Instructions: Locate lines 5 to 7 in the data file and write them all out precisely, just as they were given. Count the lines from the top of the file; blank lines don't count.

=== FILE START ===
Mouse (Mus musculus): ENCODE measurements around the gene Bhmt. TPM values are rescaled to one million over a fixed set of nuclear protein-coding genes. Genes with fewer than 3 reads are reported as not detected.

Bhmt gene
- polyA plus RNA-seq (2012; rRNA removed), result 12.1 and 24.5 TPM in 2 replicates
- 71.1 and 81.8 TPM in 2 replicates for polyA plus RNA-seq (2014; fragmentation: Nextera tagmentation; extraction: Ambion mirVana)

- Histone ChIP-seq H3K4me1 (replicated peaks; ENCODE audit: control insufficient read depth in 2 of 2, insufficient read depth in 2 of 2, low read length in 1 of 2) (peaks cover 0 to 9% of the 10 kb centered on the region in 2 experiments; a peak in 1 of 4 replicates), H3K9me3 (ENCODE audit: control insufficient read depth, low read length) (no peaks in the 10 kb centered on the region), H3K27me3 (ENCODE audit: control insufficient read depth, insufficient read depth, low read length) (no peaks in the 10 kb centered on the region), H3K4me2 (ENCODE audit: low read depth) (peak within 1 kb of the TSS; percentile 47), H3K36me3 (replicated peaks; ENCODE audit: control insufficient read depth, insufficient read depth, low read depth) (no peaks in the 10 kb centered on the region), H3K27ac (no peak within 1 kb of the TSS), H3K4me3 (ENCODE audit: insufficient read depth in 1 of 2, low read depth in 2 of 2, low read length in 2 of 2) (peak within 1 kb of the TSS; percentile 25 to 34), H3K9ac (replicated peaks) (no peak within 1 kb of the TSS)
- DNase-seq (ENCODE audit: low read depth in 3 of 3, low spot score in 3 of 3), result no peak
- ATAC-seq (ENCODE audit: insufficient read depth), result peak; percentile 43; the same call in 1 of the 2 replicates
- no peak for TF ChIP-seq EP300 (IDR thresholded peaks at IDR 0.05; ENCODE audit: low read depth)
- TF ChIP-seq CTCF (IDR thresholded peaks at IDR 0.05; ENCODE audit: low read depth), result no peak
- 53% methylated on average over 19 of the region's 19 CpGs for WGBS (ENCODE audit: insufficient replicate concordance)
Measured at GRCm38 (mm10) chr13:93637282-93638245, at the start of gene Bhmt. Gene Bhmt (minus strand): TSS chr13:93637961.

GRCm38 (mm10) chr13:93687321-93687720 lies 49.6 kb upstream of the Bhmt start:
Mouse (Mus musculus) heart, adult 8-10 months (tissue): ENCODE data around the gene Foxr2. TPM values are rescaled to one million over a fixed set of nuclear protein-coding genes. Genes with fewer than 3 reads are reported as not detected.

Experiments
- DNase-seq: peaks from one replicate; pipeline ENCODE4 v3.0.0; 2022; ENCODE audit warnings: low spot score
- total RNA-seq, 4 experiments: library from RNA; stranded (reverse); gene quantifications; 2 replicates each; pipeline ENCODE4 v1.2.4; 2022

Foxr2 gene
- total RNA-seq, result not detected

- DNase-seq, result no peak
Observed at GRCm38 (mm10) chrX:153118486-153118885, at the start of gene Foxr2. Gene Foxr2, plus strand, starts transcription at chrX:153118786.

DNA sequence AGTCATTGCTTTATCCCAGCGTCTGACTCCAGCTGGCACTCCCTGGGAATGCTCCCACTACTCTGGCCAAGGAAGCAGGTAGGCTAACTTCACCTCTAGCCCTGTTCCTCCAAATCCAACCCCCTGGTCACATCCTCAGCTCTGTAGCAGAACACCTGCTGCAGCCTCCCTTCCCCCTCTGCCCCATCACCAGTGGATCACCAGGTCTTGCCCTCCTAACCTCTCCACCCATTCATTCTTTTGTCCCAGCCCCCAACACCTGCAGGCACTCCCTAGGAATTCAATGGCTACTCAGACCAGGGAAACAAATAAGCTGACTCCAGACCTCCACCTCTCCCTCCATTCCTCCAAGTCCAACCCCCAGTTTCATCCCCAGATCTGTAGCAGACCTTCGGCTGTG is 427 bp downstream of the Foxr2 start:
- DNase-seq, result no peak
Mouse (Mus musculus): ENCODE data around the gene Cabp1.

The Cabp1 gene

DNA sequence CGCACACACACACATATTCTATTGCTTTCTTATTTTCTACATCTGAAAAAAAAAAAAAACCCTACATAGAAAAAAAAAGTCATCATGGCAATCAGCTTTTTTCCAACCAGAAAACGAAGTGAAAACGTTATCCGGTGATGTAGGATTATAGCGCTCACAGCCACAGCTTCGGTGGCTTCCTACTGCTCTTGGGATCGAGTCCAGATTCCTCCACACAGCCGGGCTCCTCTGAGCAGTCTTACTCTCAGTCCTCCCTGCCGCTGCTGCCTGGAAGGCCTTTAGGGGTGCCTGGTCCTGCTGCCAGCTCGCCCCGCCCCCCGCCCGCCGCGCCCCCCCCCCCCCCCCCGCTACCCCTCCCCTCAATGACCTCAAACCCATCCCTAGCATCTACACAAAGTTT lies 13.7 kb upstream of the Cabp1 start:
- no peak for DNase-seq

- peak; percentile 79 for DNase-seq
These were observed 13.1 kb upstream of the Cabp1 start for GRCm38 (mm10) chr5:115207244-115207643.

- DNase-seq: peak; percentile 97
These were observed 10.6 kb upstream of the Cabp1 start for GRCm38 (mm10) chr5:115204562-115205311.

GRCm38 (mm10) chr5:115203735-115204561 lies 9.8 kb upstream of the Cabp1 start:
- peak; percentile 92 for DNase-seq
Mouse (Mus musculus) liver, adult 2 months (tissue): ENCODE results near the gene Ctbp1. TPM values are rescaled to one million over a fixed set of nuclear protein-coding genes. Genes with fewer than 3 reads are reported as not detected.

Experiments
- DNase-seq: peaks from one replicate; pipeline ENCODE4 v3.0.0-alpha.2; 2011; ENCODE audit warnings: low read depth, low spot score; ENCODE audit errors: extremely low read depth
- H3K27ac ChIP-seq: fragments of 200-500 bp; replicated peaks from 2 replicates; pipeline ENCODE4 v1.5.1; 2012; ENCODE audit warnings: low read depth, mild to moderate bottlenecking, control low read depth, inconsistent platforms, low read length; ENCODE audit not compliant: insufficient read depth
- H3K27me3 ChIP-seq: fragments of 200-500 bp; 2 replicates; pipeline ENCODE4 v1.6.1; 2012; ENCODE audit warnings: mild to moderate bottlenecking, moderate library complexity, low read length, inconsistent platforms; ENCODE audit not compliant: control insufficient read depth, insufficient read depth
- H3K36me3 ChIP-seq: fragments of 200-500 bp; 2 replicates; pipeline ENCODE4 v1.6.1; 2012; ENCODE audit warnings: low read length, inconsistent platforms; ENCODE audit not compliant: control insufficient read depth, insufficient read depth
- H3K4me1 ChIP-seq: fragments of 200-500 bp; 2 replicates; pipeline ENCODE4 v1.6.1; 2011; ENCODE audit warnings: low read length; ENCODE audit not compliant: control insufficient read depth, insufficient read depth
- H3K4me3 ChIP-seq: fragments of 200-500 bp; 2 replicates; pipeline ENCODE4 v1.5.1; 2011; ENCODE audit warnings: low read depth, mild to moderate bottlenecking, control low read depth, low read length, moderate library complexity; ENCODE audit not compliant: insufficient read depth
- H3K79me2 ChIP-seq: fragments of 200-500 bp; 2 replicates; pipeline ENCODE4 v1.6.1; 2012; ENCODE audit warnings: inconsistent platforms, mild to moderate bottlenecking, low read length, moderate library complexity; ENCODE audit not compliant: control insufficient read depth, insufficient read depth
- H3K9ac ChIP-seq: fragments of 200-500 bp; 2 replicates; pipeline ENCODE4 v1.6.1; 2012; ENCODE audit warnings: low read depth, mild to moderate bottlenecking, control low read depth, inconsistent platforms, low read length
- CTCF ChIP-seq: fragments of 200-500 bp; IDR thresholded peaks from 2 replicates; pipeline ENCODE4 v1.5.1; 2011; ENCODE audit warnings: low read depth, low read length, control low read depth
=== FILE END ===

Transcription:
- Histone ChIP-seq H3K4me1 (replicated peaks; ENCODE audit: control insufficient read depth in 2 of 2, insufficient read depth in 2 of 2, low read length in 1 of 2) (peaks cover 0 to 9% of the 10 kb centered on the region in 2 experiments; a peak in 1 of 4 replicates), H3K9me3 (ENCODE audit: control insufficient read depth, low read length) (no peaks in the 10 kb centered on the region), H3K27me3 (ENCODE audit: control insufficient read depth, insufficient read depth, low read length) (no peaks in the 10 kb centered on the region), H3K4me2 (ENCODE audit: low read depth) (peak within 1 kb of the TSS; percentile 47), H3K36me3 (replicated peaks; ENCODE audit: control insufficient read depth, insufficient read depth, low read depth) (no peaks in the 10 kb centered on the region), H3K27ac (no peak within 1 kb of the TSS), H3K4me3 (ENCODE audit: insufficient read depth in 1 of 2, low read depth in 2 of 2, low read length in 2 of 2) (peak within 1 kb of the TSS; percentile 25 to 34), H3K9ac (replicated peaks) (no peak within 1 kb of the TSS)
- DNase-seq (ENCODE audit: low read depth in 3 of 3, low spot score in 3 of 3), result no peak
- ATAC-seq (ENCODE audit: insufficient read depth), result peak; percentile 43; the same call in 1 of the 2 replicates